Why Mumbai Police can't trace your stolen smartphone

Mar 30, 2014, 07:00 IST | Sagar Rajput

With thieves using sophisticated Chinese equipment to change identity numbers, cops say it's impossible to track them. Crooks allegedly use a gadget called the 'black box' to crack passwords

The bad guys are usually one step ahead of the law. It is no surprise therefore, when police officers throw their arms up in the air and say the cell phone you just lost, is as good as gone.

Black Box to crack passwords of stolen smartphones
The Black Box, which is used by crooks to crack a mobile’s IMEI number

With the recent arrest of gang members of two different groups of mobile thieves, the Mumbai police have stumbled upon unique software that these men used to tamper with the International Mobile Station Equipment Identity (IMEI) numbers of stolen phones — making it next to impossible for cops to trace the cell phones.

ACB Unit 8 officials with three mobile thieves who got arrested

In fact in the last month, the Mumbai crime branch officers have tracked different groups of mobile thieves who have confessed that they crack the IMEI numbers with the help of specific equipment known as the ‘black box’. This China-manufactured gadget is available in the grey market here.

Cops allegedly told Sushank Marla to forget about his lost phone

Cops mention curiously named brands such as Octopus, Pirhana, Fusion Box, SPT box and Spider box who manufacture these black boxes, which are attached to the stolen phones to crack the IMEIs numbers. And if the stolen phone’s password-protected, these gangs have another gadget — the Flasher Box — to erase the data.

“Both the Flasher box and Black box gadgets are available in a south Mumbai shopping arcade for anything between Rs 5000 and R15,000. During investigations, we have found that most cell phones stolen in Mumbai are routed to certain areas in Nagpada, Manish Market, RAK colony, Bandra and Malad to break the IMEI codes. Once the code is cracked, the phones are passed to shopkeepers who sell them as second hand products,” said a crime branch officer.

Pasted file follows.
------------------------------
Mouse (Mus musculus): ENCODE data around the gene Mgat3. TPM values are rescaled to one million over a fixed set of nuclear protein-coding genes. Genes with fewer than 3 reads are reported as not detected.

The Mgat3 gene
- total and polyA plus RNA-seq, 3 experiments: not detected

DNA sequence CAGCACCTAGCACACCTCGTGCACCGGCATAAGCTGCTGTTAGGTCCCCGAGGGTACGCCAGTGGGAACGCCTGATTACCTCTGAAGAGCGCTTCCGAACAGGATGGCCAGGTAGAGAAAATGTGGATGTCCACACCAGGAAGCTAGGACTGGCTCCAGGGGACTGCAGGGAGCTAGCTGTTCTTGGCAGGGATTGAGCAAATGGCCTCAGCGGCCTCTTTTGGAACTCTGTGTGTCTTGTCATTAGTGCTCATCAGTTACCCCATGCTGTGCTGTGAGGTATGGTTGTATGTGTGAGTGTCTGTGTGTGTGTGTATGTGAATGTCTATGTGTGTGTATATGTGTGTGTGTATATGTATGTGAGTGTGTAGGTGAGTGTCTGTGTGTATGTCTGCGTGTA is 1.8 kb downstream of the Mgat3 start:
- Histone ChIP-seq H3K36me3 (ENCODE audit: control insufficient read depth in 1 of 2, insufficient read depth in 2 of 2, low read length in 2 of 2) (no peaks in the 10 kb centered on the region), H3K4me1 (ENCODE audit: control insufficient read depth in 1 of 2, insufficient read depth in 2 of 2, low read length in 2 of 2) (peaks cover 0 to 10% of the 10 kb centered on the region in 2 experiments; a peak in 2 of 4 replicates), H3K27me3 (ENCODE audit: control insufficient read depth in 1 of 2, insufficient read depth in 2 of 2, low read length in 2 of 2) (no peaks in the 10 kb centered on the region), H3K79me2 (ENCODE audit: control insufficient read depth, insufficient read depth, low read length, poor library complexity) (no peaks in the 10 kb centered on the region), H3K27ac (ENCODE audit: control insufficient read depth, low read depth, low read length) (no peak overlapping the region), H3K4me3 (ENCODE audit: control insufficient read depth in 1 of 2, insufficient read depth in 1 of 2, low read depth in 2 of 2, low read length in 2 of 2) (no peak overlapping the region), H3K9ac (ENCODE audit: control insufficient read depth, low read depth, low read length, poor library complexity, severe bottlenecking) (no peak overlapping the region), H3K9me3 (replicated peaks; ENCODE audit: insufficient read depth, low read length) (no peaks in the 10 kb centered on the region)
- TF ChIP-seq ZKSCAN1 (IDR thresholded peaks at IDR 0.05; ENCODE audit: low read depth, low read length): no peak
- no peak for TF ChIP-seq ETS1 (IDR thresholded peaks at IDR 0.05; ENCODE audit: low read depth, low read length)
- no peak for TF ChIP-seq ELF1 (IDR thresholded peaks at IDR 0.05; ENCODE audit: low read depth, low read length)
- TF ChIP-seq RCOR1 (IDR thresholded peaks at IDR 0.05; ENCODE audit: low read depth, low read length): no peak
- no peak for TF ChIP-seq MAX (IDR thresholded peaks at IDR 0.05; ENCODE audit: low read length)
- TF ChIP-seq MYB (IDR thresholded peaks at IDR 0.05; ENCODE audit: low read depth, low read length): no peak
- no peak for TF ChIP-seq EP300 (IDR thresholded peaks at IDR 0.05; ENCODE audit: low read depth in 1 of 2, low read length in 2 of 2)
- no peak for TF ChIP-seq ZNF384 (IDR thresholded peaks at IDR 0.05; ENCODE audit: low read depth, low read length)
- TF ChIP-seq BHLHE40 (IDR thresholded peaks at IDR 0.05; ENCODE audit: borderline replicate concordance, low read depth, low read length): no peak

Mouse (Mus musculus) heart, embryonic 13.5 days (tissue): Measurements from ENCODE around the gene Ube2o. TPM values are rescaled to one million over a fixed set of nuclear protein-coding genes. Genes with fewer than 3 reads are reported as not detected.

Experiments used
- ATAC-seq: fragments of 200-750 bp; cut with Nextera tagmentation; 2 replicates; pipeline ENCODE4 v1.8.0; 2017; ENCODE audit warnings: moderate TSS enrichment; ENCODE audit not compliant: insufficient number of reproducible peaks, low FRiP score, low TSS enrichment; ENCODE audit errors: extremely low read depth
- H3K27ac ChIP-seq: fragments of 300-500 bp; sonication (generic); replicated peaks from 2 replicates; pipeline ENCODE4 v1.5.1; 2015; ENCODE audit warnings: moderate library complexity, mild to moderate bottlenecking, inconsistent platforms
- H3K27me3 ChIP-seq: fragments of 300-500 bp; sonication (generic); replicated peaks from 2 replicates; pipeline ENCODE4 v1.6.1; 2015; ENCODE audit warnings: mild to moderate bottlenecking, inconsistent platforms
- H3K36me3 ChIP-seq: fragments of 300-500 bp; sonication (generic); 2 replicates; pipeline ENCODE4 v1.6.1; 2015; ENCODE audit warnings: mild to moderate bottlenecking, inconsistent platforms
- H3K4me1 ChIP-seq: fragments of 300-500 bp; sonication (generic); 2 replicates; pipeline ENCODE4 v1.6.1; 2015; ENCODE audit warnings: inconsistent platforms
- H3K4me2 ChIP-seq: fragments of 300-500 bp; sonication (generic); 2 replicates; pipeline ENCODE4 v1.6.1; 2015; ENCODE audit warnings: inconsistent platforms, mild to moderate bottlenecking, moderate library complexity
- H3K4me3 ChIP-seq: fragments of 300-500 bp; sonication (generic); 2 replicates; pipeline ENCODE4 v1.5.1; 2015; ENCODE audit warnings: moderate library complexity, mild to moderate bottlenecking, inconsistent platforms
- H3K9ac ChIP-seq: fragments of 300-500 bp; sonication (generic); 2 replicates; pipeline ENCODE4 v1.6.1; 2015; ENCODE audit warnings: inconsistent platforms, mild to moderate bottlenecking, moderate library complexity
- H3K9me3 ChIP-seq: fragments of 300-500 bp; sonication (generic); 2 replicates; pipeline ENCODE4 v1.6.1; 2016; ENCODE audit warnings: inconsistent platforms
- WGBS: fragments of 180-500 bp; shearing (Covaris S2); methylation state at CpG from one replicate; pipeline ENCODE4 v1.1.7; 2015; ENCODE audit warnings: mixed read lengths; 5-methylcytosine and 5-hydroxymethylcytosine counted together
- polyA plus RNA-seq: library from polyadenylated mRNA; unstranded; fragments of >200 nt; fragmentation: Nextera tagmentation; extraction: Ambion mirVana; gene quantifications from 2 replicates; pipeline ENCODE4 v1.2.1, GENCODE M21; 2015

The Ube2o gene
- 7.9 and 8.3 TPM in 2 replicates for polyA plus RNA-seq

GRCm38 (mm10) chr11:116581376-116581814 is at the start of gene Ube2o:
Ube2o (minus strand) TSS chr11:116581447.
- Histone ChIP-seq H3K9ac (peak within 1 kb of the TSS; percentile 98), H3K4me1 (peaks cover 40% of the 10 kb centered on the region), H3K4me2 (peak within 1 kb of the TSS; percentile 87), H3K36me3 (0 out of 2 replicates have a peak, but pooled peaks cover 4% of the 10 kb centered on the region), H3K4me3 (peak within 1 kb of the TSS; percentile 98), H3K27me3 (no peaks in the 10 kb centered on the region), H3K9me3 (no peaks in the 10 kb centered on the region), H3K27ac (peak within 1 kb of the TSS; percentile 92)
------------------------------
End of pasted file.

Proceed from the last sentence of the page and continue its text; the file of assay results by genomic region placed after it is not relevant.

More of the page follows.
Watch your mobile
Cops say local trains and crowded BEST buses are the biggest hunting grounds for these thieves. Once stolen, a phone is switched off and passed on to a shopkeeper who they have a good equation with.

It is the shopkeepers who pass the phones to IMEI crackers who break the IMEI numbers and hand it back to the sellers, along with new IMEI numbers written on a sheet of paper.

The shopkeepers then get the new IMEI numbers printed and stick it over the old IMEI number, under the battery of the mobile phone. They then print a fake bill and sell these phones as legal second hand gadgets.

Speaking to sunday mid-day, Police inspector Sunil Mane from Crime Branch Unit 8 said, “People often get duped looking at the fake bill. All buyers of second-hand phones should check the original IMEI numbers of the cell phones by pressing *#06# on the phone and crosschecking with the number affixed behind. No tracking equipment will be able to break the IMEI number fitted inside the mobile.”

Tough to track
However, even as all information seems to suggest that the criminals are fighting with sophisticated gadgets, cops by and large seem least bothered. One such victim, Mulund resident Sushank Marla said, “Earlier this week I was taking a bus from Dattani Park in Kandivli. As I boarded the bus, several people crowded me. Soon after, I realised my phone was missing. I immediately asked a fellow passenger to call on my mobile number but it had already been switched off.”

When he reached Kandivli police station, instead of registering the offence immediately, cops told him to forget about the phone. “I was shocked at their attitude,” he remembers. “Later when I heard that crime branch officers had caught four people and recovered 114 cell phones I rushed there and found my phone,” said Marla.

Sunil Joshua, a Kalina resident who had his phone stolen recently said, “I was coming back from work in a bus when my phone was stolen. I registered a case with the local police station, but I am yet to get my phone back. It has been almost three months.”

When contacted, senior police inspector Deepak Phatangare of Crime Branch Unit 8 that recently recovered 114 stolen phones, said, “We got a tip off that a shopkeeper who deals in stolen mobile phones, was going to Malad to deliver a few cell phones. We laid a trap and arrested him. He led us to three others and we received many phones.”

Earlier this week, a Crime Branch Unit 5 team too laid a trap outside GS Hotel in Kurla to arrest one Vishal Kadam and recover many stolen phones.

An officer from Unit 5 said, “The arrested man told us that the price for breaking IMEI numbers depends on the cost of the cell phone. We have recovered ten mobile phones and two equipment used to break the codes, from Kadam. While we have also seized his computer.”

Speaking to sunday mid-day, deputy commissioner of police Mahesh Patil said, “We do not ignore cases of mobile theft as alleged, but in recent months we have not been successful in detecting many cases, as we pass on the IMEI numbers to network companies and they delay getting back to us.”

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